1. What inspired you to enter the field of retina?
As a medical student at Case Western Reserve, I remember teasing a friend for wanting to go into ophthalmology. I really had no idea what it was all about, but working with eyes definitely did not strike me as being very sexy. Instead, I knew I was destined for orthopedics or neurosurgery. And then a few years later I was convinced to do an ophthalmology rotation. I spent my first day observing Suber S. Huang, MD, MBA, peel membranes off the retina and immediately I was hooked. The beauty and sophistication of that surgery blew me away, and from that point on I was 100% retina bound.
2. You completed your retina fellowship at Wills Eye Hospital in 2012. What was the most valuable lesson you learned during fellowship?
My time at Wills Eye Hospital was two of the greatest years of my life, and I still cannot believe I was lucky enough to train there. I learned a great deal from many of the masters in our field. I learned medical retina in the trenches of the fellows' clinic and honed my skills as a surgeon performing more than 1000 procedures under the guidance of 20 attendings, all with a unique perspective and approach. Above all, I learned what it means to balance all of these things—being a cutting-edge surgeon, a top researcher, a leader at national meetings, and a caring physician, all while trying to be the best husband and father I could be.
3. Which upcoming innovations in retina most excite you?
Our field is progressing at a rapid pace, and there is a lot that excites me, but I am particularly interested to see the role of genetics, next-generation treatments for age-related macular degeneration (AMD), and the evolution of retinal implants. Avalanche Biotechnologies is an exciting company that has gathered great talent and will soon be commencing clinical trials looking at gene therapy for AMD and other diseases. New molecules and sustained release devices being developed by Genentech and others promise to elevate the level of AMD care yet again. The retinal implants being developed by Mark S. Humayun, MD, PhD, and others probably have the biggest “wow” factor, and I cannot wait to see how they mature.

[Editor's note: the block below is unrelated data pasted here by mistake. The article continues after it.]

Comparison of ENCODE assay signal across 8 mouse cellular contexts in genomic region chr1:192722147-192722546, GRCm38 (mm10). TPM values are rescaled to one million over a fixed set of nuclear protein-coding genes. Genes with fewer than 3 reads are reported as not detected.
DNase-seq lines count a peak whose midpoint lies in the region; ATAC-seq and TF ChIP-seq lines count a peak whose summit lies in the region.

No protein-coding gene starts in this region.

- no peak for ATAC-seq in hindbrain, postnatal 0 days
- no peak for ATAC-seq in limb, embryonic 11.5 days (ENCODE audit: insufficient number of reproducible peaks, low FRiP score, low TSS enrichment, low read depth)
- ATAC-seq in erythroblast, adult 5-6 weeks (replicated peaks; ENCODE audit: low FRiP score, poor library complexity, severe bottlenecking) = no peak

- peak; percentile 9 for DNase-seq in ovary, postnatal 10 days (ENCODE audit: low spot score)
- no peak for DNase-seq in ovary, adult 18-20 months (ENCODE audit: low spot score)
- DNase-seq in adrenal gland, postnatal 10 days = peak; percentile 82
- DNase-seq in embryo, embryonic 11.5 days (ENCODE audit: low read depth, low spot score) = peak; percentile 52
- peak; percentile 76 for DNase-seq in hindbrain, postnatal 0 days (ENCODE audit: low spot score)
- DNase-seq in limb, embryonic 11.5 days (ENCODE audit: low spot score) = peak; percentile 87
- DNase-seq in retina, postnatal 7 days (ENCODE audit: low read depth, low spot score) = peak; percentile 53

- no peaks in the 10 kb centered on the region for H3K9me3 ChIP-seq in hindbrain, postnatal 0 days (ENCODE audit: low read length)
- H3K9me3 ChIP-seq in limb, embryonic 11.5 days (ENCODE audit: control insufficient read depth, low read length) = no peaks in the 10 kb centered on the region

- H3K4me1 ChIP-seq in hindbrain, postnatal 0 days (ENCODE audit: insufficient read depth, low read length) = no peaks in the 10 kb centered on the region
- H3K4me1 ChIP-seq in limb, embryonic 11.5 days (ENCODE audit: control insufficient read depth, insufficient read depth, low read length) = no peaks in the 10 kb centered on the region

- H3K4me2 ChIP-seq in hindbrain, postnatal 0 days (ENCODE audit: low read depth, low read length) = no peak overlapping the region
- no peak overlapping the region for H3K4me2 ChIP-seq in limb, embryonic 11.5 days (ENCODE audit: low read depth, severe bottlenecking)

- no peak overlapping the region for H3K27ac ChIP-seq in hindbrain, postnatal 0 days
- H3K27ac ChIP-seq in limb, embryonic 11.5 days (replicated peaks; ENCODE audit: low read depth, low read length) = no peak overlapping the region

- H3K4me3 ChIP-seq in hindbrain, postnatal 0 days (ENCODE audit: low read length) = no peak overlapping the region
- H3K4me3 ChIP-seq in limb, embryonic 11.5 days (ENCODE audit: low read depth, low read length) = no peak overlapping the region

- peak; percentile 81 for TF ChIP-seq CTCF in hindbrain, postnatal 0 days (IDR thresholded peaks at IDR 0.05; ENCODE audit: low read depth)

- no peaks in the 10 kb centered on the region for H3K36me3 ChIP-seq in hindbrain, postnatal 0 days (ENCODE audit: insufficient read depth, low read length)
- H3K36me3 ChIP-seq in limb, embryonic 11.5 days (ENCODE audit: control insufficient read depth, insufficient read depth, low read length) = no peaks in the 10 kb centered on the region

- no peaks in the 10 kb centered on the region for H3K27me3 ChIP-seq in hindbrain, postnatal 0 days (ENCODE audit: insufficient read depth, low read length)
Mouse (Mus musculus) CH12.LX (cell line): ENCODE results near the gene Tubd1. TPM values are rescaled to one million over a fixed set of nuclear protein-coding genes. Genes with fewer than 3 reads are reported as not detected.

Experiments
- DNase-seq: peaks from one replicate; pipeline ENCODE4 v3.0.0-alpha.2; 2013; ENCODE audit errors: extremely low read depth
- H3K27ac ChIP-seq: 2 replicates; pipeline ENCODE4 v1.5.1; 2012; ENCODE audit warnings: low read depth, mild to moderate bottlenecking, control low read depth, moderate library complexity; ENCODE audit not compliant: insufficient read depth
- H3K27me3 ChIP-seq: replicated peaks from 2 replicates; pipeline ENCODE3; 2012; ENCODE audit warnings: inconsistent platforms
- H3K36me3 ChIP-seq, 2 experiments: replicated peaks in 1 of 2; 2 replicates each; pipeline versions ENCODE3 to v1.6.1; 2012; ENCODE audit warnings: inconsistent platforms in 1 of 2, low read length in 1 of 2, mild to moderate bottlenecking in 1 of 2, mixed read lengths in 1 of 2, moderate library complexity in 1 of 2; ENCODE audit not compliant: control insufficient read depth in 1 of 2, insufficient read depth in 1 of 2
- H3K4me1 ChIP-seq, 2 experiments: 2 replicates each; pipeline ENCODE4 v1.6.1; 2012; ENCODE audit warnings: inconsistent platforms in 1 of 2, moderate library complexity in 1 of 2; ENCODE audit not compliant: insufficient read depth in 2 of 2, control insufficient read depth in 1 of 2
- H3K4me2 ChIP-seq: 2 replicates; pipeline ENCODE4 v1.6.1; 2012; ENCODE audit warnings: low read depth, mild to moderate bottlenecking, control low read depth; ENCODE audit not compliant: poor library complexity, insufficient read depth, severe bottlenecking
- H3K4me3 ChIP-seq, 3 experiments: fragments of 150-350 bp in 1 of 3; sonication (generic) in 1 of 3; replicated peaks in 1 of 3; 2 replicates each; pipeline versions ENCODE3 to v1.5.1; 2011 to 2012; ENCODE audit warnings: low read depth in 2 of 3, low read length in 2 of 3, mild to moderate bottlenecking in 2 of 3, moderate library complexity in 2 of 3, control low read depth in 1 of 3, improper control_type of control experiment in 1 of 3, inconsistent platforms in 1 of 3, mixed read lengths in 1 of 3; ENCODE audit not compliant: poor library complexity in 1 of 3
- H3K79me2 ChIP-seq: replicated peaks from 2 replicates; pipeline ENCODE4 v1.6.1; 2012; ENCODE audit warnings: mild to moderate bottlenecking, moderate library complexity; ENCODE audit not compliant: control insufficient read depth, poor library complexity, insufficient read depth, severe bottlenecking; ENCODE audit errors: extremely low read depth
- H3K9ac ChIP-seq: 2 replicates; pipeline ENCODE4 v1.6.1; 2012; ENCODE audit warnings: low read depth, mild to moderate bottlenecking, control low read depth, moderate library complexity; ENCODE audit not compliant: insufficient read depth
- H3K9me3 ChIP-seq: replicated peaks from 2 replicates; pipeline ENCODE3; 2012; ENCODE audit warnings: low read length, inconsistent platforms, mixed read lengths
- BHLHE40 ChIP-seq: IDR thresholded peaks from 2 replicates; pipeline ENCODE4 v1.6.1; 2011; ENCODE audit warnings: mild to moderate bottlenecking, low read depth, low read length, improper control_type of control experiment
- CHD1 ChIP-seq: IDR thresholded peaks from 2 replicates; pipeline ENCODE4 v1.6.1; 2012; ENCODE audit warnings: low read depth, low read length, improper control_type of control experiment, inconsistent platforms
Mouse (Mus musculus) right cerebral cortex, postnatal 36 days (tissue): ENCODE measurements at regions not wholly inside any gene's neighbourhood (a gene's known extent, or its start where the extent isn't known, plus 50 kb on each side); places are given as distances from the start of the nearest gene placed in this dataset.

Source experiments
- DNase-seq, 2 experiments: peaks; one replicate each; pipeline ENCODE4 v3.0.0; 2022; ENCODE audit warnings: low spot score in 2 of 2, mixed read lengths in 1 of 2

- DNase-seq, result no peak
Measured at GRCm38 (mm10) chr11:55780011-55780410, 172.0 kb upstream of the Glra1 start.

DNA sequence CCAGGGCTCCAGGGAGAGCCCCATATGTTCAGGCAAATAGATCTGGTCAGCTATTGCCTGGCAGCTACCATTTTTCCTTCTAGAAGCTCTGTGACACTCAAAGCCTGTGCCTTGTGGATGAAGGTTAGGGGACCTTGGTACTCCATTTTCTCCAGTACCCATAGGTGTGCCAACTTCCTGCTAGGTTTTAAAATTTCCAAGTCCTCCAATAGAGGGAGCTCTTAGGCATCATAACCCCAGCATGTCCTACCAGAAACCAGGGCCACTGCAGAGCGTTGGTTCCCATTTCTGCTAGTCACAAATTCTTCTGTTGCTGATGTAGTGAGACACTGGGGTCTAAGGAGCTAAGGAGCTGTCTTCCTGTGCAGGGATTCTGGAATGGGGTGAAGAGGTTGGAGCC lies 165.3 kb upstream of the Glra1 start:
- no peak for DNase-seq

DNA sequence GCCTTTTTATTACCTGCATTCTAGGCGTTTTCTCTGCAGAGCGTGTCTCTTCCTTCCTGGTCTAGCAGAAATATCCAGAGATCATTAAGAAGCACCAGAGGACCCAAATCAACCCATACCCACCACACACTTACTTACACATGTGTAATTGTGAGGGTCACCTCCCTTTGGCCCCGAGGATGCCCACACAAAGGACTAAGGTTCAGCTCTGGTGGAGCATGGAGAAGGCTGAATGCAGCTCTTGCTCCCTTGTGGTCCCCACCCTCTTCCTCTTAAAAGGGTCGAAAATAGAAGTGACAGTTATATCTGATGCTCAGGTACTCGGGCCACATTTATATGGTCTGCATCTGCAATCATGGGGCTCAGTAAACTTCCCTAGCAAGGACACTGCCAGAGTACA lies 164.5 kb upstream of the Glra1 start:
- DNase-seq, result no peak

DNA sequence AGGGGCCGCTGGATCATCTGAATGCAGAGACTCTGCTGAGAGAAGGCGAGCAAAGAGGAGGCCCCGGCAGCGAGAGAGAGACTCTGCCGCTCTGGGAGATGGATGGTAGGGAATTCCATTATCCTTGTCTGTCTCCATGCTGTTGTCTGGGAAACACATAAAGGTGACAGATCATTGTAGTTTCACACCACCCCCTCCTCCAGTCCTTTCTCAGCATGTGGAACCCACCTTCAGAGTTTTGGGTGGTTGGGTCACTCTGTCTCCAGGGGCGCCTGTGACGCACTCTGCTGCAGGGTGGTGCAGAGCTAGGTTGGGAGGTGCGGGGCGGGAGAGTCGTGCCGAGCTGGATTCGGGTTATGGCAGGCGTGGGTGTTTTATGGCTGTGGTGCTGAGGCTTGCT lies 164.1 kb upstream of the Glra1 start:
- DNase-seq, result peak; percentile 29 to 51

4. What advice can you offer to those seeking to deliver an effective conference talk?
You really cannot practice too much. You want to know the presentation cold, but you also need to understand how it fits in to the bigger picture. Once you master the talk and understand the background, take a step back and pretend that you are presenting only to a good friend. Do not just recite the talk word for word from memory; rather, tell a story. You will come across as more relaxed, more confident, and you may even smile while you are presenting.
5. It is your day off. Where can we expect to find you and what are you doing?
Unless I have an imminent talk, critical manuscript, or important research project to work on, every second I have off is spent with my family. My wife and two little boys are amazing and follow me on all sorts of miniature adventures—hiking up mountains, walking along cliffs by the ocean, watching hang gliders jump off those cliffs, or exploring the restaurants, parks, and the numerous wonders of San Diego. n